USC Women Win, and It’s Without a Fight
As far as rematches go, it wasn’t much. There was no bloodbath, no Cheryl Miller getting thrown out of the game. In fact, Friday night, Miller asked to be taken out.
By then, USC had already demoralized Tennessee in an NCAA women’s Final Four semifinal game. By then, the USC bench was already celebrating its advancement to the championship game against Texas (another rematch). By the time the Trojans (31-4) got their 83-59 win, the celebrations had stopped. On to new business.
The USC women’s basketball team is not the same as it was last December, when it came from behind to beat Tennessee, 85-77.
For one thing, freshman Cherie Nelson has matured into a confident, energetic post player. The 6-3 Nelson was an important wall of defense against the tall and beefy Volunteers, who like to throw their weight around.
Earlier this season, Miller and Karla Horton played tag with their elbows. When Miller tagged Horton in the face, Miller was out.
USC Coach Linda Sharp watched the game film and identified Tennessee’s game plan as “Beat up Cheryl Miller.”
When Miller was ejected in the first half of that game, you could say that Tennessee had executed its game plan.
So, after 33 minutes of elbows under the boards in Rupp Arena Friday night, Miller looked to Sharp--to take her out.
“I asked coach to pull me out,” Miller said. “After she (Horton) stepped on my leg, I wanted to get out before I got hurt. It wasn’t intentional, it’s part of the game, people stepping on your head.”
Miller wasn’t needed when she left the game with 5:43 remaining. USC held a 70-51 lead, and a few hundred of the orange-and-white pompons that Tennessee fans had been furiously shaking had come to a halt. By then, it was 11:30 p.m., and many of the 9,894 fans had gone home.
If they were Tennessee fans, they left behind an ugly sight. The Volunteers (24-10) shot only 36% from the floor and committed 24 turnovers.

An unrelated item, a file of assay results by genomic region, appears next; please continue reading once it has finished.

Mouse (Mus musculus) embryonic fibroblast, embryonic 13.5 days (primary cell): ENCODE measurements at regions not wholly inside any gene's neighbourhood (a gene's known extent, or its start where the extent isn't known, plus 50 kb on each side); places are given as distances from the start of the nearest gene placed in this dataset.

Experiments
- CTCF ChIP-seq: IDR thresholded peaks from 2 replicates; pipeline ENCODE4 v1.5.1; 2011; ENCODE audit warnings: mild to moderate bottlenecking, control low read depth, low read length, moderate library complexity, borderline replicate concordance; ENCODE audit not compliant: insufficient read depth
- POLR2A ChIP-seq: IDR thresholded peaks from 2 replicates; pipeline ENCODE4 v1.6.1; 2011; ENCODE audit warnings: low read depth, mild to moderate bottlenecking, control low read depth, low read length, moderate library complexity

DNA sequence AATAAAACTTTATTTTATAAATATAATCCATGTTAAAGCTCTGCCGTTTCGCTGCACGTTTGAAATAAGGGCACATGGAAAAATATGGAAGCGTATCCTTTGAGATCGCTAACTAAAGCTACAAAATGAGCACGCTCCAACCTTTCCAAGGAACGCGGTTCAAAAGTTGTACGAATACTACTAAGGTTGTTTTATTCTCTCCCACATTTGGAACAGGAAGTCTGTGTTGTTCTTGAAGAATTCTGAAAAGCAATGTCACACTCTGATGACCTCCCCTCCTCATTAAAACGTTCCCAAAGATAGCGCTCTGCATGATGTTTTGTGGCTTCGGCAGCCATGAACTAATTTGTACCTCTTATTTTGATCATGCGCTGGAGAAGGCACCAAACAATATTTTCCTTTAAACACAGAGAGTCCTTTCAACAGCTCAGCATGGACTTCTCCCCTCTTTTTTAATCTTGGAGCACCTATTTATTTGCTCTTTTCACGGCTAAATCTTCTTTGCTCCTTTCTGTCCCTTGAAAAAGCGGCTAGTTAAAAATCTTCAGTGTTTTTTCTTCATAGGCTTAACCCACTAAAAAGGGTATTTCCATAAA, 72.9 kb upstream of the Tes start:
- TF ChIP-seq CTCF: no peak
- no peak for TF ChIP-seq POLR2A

“I thought Southern Cal was a very impressive team tonight,” Tennessee Coach Pat Head Summitt said. “Their fullcourt press allowed them to dictate the tempo of the game. Their press affected our team in the backcourt. I thought our shot selection in the first half could have been better.”
The Volunteers were better than USC in at least one area: Tennessee outrebounded USC, 48-34.
“It’s not often you win a ball game and get beat on the boards,” Sharp said. Summitt had this week praised Miller as the nation’s best offensive rebounder, but Tennessee boxed Miller out effectively. Miller had three offensive rebounds.
USC countered by shutting down Shelley Sexton. The junior guard is the second-leading scorer for Tennessee and has been on a late-season tear. But USC held Sexton to two points on 1-of-6 shooting.
“We expected more from her,” Sharp said. “We put Rhonda Windham on her in the first half and she did a great job.”
The entire USC team did a good job. Four Trojans scored in double figures, and Sharp got clutch play from freshmen Nelson and Karon Howell.
Howell was as accurate as ever, hitting on 7 of 9 from the floor for 14 points. Nelson had 16 points.
It was Tennessee that looked rattled in the first half. Sheila Frost, who can ill-afford to sit on the bench for her team, picked up two fouls in the first 1:05.
“It certainly hurt us when Frost got into foul trouble,” Summitt said.
Despite innocent protests before the game that theirs is not a particularly physical style of play, Tennessee pushed and shoved as it had in the game at Los Angeles.
At first, USC pushed right back. Each team had seven fouls in the first half. The difference was that USC mended its ways and had only five in the second half, while Tennessee accelerated and ended with 23.
USC accelerated its fast break and began to control the tempo in the second half. The Trojans pulled out to a 23-point lead at 74-51 with 5:21 left in the game.
“We didn’t start off running,” Windham said. “I think the physical aspect of the game deterred our running game.”
Windham had 10 points for USC, Miller 17, Cynthia Cooper 14 and Holly Ford 8.
Bridgette Gordon led the Volunteers with 17 points and 10 rebounds, and Horton had 16 points and 11 rebounds.
Go beyond the scoreboard
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